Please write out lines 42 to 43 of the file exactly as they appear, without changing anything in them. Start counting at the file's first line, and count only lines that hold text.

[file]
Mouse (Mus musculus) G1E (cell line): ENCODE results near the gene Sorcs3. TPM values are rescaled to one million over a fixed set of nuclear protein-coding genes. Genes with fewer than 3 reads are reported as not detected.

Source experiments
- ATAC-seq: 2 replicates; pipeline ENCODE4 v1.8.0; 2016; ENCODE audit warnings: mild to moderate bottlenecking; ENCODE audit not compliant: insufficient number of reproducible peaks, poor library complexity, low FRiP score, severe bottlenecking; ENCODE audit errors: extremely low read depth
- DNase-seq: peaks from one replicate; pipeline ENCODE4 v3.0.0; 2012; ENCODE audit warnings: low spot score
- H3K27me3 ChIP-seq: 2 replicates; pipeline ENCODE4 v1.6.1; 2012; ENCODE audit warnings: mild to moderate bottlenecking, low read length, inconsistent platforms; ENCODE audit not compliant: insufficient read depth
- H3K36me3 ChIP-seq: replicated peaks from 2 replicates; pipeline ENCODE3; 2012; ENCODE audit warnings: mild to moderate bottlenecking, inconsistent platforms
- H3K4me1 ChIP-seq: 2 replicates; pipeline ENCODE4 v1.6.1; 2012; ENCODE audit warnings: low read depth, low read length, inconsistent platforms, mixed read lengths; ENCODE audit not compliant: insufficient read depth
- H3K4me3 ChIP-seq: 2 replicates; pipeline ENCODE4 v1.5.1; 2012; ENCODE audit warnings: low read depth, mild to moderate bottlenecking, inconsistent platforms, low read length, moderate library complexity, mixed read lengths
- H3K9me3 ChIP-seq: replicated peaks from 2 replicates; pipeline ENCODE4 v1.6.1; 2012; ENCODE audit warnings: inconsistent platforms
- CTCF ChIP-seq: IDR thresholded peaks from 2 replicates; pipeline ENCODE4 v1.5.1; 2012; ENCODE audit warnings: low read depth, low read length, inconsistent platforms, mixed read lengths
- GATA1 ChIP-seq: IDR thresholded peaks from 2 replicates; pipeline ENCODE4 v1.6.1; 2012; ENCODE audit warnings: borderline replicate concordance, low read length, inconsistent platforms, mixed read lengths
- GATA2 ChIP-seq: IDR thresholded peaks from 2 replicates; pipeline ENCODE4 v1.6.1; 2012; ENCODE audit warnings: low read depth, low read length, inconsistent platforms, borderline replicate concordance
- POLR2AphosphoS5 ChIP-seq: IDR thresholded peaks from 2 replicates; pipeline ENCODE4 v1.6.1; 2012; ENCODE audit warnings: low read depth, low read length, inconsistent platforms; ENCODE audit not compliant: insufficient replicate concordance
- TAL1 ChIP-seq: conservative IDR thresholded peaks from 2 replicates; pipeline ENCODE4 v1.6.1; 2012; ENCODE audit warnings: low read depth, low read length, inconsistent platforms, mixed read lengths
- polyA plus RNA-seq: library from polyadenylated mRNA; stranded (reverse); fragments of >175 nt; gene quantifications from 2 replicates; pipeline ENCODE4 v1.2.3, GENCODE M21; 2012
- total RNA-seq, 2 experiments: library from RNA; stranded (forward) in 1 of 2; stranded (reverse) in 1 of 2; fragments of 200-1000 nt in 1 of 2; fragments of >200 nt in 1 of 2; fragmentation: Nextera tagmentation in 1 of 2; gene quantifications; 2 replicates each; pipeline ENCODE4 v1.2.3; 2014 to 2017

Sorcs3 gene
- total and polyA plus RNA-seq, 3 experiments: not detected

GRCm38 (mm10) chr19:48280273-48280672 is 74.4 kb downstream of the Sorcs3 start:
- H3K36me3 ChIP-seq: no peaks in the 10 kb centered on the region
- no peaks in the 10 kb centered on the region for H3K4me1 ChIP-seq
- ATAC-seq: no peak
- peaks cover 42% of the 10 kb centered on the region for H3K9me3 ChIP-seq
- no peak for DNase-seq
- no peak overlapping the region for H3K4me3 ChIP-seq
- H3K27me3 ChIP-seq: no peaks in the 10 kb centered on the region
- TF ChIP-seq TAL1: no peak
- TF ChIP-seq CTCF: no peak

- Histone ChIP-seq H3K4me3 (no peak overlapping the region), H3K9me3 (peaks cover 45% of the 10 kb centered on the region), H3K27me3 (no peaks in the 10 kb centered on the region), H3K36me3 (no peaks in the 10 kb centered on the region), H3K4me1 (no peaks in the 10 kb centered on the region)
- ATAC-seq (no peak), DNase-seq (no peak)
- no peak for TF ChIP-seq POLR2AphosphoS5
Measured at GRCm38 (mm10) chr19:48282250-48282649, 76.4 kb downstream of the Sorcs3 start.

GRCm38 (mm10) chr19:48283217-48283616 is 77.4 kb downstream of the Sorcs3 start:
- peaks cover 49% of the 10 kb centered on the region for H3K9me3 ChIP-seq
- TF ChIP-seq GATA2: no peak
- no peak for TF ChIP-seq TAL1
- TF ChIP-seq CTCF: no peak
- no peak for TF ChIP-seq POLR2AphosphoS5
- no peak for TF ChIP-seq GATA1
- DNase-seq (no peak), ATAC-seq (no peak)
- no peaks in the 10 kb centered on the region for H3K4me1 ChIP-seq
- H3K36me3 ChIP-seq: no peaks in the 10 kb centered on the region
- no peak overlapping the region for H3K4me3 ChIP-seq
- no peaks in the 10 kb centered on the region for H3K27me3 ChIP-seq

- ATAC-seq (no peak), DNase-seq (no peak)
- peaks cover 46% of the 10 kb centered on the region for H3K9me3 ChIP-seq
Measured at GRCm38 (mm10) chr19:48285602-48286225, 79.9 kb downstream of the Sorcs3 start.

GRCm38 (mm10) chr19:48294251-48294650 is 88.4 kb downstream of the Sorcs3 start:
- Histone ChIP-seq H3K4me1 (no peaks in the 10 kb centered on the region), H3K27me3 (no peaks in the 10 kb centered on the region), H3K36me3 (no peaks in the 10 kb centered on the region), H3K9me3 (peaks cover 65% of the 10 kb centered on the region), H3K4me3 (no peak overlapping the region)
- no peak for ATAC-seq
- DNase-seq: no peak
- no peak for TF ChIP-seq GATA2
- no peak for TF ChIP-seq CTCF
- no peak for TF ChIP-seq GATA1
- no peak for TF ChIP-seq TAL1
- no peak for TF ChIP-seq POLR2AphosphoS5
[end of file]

- H3K36me3 ChIP-seq: no peaks in the 10 kb centered on the region
- no peak overlapping the region for H3K4me3 ChIP-seq